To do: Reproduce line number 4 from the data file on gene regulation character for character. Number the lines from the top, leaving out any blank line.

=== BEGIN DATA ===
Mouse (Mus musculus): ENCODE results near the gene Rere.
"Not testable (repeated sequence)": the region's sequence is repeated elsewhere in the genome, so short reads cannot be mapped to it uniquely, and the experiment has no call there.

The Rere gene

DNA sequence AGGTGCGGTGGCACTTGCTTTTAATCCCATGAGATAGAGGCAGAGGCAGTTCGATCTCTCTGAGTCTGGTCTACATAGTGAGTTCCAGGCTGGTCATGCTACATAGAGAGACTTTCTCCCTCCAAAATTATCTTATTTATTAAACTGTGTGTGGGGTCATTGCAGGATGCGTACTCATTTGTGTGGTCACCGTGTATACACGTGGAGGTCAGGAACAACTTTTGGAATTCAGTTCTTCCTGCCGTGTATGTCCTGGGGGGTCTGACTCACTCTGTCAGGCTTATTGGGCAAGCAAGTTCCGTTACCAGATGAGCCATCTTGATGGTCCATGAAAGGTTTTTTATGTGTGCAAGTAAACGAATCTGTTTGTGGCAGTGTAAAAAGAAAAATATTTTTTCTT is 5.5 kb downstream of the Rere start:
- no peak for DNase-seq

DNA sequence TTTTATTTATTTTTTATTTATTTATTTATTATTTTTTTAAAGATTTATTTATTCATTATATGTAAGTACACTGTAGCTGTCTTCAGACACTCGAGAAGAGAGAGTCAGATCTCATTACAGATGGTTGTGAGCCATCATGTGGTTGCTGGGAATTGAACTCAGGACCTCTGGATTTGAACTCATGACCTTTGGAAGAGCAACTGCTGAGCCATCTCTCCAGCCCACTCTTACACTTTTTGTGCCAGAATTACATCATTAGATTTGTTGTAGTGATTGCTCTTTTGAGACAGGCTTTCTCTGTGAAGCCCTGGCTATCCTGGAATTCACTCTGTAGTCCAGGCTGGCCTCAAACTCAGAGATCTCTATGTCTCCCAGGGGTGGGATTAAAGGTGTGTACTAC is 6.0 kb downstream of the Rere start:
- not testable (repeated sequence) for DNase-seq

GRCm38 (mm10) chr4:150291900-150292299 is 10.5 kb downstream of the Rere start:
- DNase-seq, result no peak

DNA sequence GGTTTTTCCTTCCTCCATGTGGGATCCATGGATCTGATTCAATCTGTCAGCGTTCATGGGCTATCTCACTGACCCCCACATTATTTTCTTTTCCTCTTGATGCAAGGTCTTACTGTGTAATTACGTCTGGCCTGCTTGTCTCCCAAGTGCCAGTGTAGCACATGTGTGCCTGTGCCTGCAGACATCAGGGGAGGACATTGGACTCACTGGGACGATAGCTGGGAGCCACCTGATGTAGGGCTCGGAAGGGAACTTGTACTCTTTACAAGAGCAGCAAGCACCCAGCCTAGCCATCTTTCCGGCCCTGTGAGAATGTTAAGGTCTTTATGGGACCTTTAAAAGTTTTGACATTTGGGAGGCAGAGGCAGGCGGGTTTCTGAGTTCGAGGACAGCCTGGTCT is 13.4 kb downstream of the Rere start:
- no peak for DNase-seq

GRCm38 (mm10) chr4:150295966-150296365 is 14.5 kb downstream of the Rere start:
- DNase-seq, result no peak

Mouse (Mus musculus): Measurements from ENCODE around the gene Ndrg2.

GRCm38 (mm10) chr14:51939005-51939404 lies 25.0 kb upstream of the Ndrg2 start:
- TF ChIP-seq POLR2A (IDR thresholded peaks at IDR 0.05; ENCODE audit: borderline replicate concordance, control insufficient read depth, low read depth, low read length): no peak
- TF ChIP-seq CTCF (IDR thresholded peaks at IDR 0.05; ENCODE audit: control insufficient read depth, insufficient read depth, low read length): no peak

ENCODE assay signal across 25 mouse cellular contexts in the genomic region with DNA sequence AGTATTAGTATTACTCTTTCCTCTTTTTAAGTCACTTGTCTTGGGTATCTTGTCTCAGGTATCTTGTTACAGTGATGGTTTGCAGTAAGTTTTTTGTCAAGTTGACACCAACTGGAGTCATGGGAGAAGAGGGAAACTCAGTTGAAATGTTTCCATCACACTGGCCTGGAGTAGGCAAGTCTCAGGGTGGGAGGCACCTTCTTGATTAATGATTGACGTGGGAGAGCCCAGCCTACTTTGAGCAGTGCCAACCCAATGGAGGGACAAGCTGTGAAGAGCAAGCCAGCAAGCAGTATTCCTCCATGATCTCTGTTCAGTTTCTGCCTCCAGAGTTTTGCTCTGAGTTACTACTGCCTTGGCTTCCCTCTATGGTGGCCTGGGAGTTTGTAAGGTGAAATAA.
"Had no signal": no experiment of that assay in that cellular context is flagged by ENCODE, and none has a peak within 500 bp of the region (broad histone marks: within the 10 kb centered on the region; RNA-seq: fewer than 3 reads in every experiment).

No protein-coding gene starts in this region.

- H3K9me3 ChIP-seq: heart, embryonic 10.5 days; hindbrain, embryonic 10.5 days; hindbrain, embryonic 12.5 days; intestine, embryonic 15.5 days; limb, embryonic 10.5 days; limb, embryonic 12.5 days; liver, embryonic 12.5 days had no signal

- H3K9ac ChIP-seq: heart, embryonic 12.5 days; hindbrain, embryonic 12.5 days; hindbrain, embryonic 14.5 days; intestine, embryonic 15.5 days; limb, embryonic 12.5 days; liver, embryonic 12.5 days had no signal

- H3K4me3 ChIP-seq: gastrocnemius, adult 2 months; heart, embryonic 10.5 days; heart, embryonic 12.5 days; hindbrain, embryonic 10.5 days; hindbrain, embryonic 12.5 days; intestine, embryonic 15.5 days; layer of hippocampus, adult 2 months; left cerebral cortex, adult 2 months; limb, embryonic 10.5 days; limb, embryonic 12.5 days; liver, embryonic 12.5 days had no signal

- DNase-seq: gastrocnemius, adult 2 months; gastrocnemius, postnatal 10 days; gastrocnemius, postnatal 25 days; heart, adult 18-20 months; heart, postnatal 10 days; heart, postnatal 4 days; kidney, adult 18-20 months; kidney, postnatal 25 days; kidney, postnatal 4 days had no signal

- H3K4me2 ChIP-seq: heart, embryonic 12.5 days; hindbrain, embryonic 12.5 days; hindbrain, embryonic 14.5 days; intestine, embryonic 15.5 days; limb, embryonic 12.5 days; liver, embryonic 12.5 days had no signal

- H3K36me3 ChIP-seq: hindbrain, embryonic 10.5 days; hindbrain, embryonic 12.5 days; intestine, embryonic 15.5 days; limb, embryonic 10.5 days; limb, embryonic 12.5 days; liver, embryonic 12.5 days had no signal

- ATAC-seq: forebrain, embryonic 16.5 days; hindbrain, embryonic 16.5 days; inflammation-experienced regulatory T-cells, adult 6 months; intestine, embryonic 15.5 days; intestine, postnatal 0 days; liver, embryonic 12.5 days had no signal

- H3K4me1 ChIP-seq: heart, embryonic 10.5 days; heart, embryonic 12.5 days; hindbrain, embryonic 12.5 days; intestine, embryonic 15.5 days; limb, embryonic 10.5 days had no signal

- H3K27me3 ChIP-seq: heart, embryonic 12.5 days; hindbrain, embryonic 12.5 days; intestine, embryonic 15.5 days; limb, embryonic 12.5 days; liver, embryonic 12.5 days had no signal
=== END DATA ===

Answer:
DNA sequence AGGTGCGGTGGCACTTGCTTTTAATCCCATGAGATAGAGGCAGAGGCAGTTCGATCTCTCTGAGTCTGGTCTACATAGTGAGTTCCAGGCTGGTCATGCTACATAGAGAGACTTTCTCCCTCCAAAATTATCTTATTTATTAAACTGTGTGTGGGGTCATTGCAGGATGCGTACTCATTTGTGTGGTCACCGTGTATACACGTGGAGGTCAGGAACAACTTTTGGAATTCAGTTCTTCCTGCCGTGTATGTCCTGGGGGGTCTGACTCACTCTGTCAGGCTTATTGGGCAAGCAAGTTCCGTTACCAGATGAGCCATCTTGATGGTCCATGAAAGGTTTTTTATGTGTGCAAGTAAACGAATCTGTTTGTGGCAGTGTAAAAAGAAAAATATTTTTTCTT is 5.5 kb downstream of the Rere start: